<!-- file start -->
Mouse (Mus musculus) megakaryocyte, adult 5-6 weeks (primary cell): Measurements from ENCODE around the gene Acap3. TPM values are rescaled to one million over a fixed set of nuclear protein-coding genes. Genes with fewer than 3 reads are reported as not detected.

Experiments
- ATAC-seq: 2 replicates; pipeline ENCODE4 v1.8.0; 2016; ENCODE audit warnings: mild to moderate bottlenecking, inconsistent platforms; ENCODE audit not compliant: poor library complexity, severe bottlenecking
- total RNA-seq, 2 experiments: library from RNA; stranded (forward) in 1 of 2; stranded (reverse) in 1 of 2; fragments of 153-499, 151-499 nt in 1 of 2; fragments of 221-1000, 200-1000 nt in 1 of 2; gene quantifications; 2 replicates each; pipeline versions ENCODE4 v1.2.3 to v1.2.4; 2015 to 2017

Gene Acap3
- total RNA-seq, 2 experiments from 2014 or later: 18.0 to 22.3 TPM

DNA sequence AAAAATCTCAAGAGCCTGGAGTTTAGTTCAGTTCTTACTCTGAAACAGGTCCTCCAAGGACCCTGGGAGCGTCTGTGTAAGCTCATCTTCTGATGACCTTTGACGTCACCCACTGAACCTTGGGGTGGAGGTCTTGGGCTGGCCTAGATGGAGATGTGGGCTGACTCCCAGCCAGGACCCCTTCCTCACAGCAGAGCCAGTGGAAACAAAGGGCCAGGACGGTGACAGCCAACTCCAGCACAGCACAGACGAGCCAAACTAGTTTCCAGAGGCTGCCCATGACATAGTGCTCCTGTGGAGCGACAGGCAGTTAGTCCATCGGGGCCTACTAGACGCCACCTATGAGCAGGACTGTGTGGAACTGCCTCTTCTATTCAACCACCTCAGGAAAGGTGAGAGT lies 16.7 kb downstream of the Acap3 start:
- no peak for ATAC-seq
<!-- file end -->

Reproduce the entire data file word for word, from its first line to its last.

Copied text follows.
Mouse (Mus musculus) megakaryocyte, adult 5-6 weeks (primary cell): Measurements from ENCODE around the gene Acap3. TPM values are rescaled to one million over a fixed set of nuclear protein-coding genes. Genes with fewer than 3 reads are reported as not detected.

Experiments
- ATAC-seq: 2 replicates; pipeline ENCODE4 v1.8.0; 2016; ENCODE audit warnings: mild to moderate bottlenecking, inconsistent platforms; ENCODE audit not compliant: poor library complexity, severe bottlenecking
- total RNA-seq, 2 experiments: library from RNA; stranded (forward) in 1 of 2; stranded (reverse) in 1 of 2; fragments of 153-499, 151-499 nt in 1 of 2; fragments of 221-1000, 200-1000 nt in 1 of 2; gene quantifications; 2 replicates each; pipeline versions ENCODE4 v1.2.3 to v1.2.4; 2015 to 2017

Gene Acap3
- total RNA-seq, 2 experiments from 2014 or later: 18.0 to 22.3 TPM

DNA sequence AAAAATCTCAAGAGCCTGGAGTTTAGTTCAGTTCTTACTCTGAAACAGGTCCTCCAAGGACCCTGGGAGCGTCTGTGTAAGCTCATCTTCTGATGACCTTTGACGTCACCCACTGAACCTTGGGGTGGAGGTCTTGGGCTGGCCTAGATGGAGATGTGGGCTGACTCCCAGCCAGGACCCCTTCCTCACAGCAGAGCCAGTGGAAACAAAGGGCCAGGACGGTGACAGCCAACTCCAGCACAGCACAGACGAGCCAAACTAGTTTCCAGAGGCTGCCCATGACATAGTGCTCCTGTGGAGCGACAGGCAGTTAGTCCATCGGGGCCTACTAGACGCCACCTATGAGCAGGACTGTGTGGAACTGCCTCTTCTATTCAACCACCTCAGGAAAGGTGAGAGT lies 16.7 kb downstream of the Acap3 start:
- no peak for ATAC-seq